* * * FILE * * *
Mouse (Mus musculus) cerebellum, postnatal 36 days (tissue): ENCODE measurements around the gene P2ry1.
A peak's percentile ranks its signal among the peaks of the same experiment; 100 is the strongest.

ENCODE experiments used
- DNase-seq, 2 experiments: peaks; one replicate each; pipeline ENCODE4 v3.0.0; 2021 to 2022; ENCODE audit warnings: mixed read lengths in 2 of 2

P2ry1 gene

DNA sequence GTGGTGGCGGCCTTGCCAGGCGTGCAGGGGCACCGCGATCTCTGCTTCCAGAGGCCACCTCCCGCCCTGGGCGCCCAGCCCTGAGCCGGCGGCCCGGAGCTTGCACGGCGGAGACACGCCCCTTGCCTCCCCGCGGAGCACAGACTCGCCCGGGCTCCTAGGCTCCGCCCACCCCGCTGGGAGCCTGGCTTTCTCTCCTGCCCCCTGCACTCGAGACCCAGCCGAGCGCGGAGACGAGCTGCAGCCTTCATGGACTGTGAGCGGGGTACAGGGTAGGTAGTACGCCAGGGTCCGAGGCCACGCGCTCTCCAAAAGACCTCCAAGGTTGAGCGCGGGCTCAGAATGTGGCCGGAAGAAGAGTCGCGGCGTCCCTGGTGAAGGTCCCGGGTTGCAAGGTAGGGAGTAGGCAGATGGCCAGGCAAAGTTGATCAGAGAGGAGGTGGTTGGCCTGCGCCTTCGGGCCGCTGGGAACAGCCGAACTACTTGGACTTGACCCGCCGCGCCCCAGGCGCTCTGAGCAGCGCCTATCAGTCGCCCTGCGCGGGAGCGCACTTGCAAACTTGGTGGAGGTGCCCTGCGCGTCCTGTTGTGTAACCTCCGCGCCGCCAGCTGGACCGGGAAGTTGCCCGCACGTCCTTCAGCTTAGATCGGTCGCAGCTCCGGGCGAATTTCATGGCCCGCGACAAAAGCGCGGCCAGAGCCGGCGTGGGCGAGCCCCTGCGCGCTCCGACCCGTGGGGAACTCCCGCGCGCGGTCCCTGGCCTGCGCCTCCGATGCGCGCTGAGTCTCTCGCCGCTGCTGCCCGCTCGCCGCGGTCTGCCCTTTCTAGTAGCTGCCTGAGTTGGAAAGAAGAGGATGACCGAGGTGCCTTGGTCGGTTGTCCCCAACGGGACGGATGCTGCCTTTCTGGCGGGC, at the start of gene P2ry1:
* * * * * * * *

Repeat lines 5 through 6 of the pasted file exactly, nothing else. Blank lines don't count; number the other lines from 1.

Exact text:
P2ry1 gene

DNA sequence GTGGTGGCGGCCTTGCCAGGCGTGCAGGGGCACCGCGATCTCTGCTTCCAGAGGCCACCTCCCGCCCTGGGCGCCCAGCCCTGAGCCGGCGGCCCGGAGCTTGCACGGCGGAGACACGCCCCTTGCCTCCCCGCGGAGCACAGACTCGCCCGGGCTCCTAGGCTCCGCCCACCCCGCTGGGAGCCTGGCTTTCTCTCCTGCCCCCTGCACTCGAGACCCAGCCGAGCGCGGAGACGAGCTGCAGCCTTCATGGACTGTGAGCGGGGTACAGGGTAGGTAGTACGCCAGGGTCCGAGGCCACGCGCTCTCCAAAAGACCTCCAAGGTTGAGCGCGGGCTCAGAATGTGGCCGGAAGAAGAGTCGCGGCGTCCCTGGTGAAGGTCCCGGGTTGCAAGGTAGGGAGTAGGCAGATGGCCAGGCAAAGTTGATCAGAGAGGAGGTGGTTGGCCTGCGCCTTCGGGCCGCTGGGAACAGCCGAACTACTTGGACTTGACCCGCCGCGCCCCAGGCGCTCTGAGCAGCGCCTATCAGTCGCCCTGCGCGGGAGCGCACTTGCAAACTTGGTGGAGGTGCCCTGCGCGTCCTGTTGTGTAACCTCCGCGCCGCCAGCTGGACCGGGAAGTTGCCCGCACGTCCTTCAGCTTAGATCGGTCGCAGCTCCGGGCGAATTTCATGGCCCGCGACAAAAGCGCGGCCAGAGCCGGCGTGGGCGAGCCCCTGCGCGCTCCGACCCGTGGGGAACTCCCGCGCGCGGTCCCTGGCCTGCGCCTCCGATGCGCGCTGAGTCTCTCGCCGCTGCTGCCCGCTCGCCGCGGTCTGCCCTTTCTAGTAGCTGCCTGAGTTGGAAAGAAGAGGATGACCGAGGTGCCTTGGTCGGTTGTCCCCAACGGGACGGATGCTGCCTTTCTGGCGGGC, at the start of gene P2ry1: